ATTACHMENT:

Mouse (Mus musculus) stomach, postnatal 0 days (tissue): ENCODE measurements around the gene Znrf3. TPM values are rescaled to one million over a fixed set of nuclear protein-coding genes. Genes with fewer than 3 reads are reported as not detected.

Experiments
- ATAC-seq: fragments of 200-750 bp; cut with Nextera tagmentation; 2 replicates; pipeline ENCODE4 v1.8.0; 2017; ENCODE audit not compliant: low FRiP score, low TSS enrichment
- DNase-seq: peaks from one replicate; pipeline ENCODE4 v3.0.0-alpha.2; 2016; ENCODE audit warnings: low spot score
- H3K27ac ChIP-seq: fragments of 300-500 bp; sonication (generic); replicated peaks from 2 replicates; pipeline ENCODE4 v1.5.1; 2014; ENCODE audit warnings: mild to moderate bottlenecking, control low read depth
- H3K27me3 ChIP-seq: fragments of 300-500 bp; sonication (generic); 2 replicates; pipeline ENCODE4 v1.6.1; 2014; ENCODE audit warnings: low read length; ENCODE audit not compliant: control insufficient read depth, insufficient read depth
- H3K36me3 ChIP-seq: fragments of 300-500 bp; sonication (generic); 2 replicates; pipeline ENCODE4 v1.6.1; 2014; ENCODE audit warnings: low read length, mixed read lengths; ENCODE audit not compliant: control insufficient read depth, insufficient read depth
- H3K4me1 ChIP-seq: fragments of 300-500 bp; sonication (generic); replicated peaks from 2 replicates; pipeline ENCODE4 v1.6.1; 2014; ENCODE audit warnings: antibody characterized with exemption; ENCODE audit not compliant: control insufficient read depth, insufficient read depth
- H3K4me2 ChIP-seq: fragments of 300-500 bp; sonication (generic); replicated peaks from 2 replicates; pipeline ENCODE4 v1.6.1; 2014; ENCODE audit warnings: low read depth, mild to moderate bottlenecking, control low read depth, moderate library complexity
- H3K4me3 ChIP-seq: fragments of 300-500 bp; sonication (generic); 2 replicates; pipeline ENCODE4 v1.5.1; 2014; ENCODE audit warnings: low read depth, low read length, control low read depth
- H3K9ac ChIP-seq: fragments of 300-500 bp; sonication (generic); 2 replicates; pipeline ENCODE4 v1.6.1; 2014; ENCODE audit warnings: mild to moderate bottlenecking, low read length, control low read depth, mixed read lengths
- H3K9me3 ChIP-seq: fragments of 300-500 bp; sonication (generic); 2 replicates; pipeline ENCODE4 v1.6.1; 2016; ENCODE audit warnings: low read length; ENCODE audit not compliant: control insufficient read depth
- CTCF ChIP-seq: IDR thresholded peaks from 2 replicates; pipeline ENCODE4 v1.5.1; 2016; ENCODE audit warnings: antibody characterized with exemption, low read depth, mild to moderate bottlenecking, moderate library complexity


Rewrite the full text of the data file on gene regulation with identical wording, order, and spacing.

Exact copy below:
Mouse (Mus musculus) stomach, postnatal 0 days (tissue): ENCODE measurements around the gene Znrf3. TPM values are rescaled to one million over a fixed set of nuclear protein-coding genes. Genes with fewer than 3 reads are reported as not detected.

Experiments
- ATAC-seq: fragments of 200-750 bp; cut with Nextera tagmentation; 2 replicates; pipeline ENCODE4 v1.8.0; 2017; ENCODE audit not compliant: low FRiP score, low TSS enrichment
- DNase-seq: peaks from one replicate; pipeline ENCODE4 v3.0.0-alpha.2; 2016; ENCODE audit warnings: low spot score
- H3K27ac ChIP-seq: fragments of 300-500 bp; sonication (generic); replicated peaks from 2 replicates; pipeline ENCODE4 v1.5.1; 2014; ENCODE audit warnings: mild to moderate bottlenecking, control low read depth
- H3K27me3 ChIP-seq: fragments of 300-500 bp; sonication (generic); 2 replicates; pipeline ENCODE4 v1.6.1; 2014; ENCODE audit warnings: low read length; ENCODE audit not compliant: control insufficient read depth, insufficient read depth
- H3K36me3 ChIP-seq: fragments of 300-500 bp; sonication (generic); 2 replicates; pipeline ENCODE4 v1.6.1; 2014; ENCODE audit warnings: low read length, mixed read lengths; ENCODE audit not compliant: control insufficient read depth, insufficient read depth
- H3K4me1 ChIP-seq: fragments of 300-500 bp; sonication (generic); replicated peaks from 2 replicates; pipeline ENCODE4 v1.6.1; 2014; ENCODE audit warnings: antibody characterized with exemption; ENCODE audit not compliant: control insufficient read depth, insufficient read depth
- H3K4me2 ChIP-seq: fragments of 300-500 bp; sonication (generic); replicated peaks from 2 replicates; pipeline ENCODE4 v1.6.1; 2014; ENCODE audit warnings: low read depth, mild to moderate bottlenecking, control low read depth, moderate library complexity
- H3K4me3 ChIP-seq: fragments of 300-500 bp; sonication (generic); 2 replicates; pipeline ENCODE4 v1.5.1; 2014; ENCODE audit warnings: low read depth, low read length, control low read depth
- H3K9ac ChIP-seq: fragments of 300-500 bp; sonication (generic); 2 replicates; pipeline ENCODE4 v1.6.1; 2014; ENCODE audit warnings: mild to moderate bottlenecking, low read length, control low read depth, mixed read lengths
- H3K9me3 ChIP-seq: fragments of 300-500 bp; sonication (generic); 2 replicates; pipeline ENCODE4 v1.6.1; 2016; ENCODE audit warnings: low read length; ENCODE audit not compliant: control insufficient read depth
- CTCF ChIP-seq: IDR thresholded peaks from 2 replicates; pipeline ENCODE4 v1.5.1; 2016; ENCODE audit warnings: antibody characterized with exemption, low read depth, mild to moderate bottlenecking, moderate library complexity